Friends, if you are stuck in the mire of your own feeble efforts to commend yourself to a holy God by means of judging yourself next to others — then the only remedy is to see God's justice for what it is, and to see his Son's atonement as your only hope in all the Universe to be saved from your sin.

The only escape from the chains of self-righteousness judgment is faith in the Gospel, which tells us that Jesus the righteous One died in order to satisfy the justice of God in the place of sinners like you and me. I pray that this glorious Gospel has captured your hope and your love and your faith.

And if it has, then you are able to continually look towards this holy and just God in order that you might not judge men according to the flesh.

It's ironic that so many in our culture would demand that others not judge them, and that so many would congratulate themselves for not judging others, when in fact they are with the same thought being judgemental of God himself. They judge for themselves that their sin is not a big deal. They judge for themselves that they can define what is right for them. They judge for themselves that they have autonomy and the inherent privilege to define self and to define "God" however they so wish.

Psalm 2 is fitting.

"The kings of the earth set themselves, and the rulers take counsel together, against the LORD and against his Anointed, saying, "Let us burst their bonds apart and cast away their cords from us.""

They are those who in effect say to God — "We reject who you have presented yourself to be." Instead of submitting to his holiness and justice, those who judge others have commandeered God's holiness and justice for themselves. They have set up themselves as regents over the world.

And so the world has become a place where self is god.

But this not ought be the case for those who are a part of the Kingdom of Heaven, as Jesus continues to tell us in the next verses. Not only does good judgment consider God's perfection, but good judgement also considers self's problem.


2. Good Judgement Considers Self's Problem.

In order to exercise the right judgement that Jesus alluded to in John 7:24, we'd want to be sure to follow his instructions here in Matthew 7:3-4 —

Jesus says, "Why do you see the speck that is in your brother's eye, but do not notice the log that is in your own eye? Or how can you say to your brother, 'Let me take the speck out of your eye,' when there is the log in your own eye? You hypocrite!"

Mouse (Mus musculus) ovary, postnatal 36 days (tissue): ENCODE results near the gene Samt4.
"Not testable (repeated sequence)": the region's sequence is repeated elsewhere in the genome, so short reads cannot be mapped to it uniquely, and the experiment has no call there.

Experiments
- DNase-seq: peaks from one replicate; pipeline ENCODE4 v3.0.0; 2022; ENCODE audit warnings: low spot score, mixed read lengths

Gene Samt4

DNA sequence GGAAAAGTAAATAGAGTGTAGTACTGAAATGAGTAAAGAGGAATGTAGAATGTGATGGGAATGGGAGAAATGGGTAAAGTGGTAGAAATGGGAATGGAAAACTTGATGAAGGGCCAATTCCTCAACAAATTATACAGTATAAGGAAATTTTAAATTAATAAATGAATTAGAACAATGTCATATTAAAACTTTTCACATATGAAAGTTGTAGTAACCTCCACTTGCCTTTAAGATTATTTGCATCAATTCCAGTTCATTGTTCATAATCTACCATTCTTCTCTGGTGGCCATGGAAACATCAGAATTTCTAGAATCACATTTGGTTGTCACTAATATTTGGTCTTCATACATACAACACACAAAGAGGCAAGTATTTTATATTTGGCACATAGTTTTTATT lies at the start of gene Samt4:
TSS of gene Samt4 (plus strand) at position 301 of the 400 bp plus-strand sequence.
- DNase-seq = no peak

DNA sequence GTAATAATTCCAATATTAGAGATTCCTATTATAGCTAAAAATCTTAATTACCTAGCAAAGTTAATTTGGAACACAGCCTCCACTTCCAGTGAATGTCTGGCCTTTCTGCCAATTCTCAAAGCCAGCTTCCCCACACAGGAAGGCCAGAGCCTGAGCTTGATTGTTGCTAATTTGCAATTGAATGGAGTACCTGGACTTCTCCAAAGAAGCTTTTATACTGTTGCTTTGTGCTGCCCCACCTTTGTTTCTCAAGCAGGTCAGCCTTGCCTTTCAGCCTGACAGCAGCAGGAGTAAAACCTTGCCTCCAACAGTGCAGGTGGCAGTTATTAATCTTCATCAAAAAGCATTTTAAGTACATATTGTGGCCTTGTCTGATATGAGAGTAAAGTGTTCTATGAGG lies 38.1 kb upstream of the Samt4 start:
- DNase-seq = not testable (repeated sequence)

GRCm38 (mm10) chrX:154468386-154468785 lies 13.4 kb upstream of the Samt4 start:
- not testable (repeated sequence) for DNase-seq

What these verses demonstrate for us is the fact that we are significantly prone to not being able to discern our own problems. We all lack the ability to doing a really good job of self-diagnosing our issues.

The illustration is pretty straightforward: You might see a way in which a brother or sister is not viewing life correctly. (The flow of Jesus' teaching here indicates that there very well might be a legitimate concern that you need to raise with this person.) But the problem is that you aren't noticing the even larger problem with how you are viewing life. And more than that, how egregious is it if you rush ahead to tell the person about what you perceive before you have addressed your own problems first!

Notice that Jesus implies by his illustration that it's not just a problem to go and tell someone that they have something wrong with them before considering yourself. He says that it's a problem to even see the problem in the first place. How great is our need for meekness and humility. How great is our need to view ourselves rightly.

And that vital need is exactly what the Psalmist says is addressed by nothing else but by the Word of God. Do you want to be able to discern the logs in your eye? Do you want to NOT be so quick to see the faults of others when you know you should be more concerned with your own problems?

David gives you the solution in Psalm 19.

"The law of the LORD is perfect, reviving the soul; the testimony of the LORD is sure, making wise the simple; the precepts of the LORD are right, rejoicing the heart; the commandment of the LORD is pure, enlightening the eyes; the fear of the LORD is clean, enduring forever; the rules of the LORD are true, and righteous altogether. More to be desired are they than gold, even much fine gold; sweeter also than honey and drippings of the honeycomb. Moreover, by them is your servant warned; in keeping them there is great reward.

Who can discern his errors? Declare me innocent from hidden faults. Keep back your servant also from presumptuous sins; let them not have dominion over me! Then I shall be blameless, and innocent of great transgression.

Let the words of my mouth and the meditation of my heart be acceptable in your sight, O LORD, my rock and my redeemer."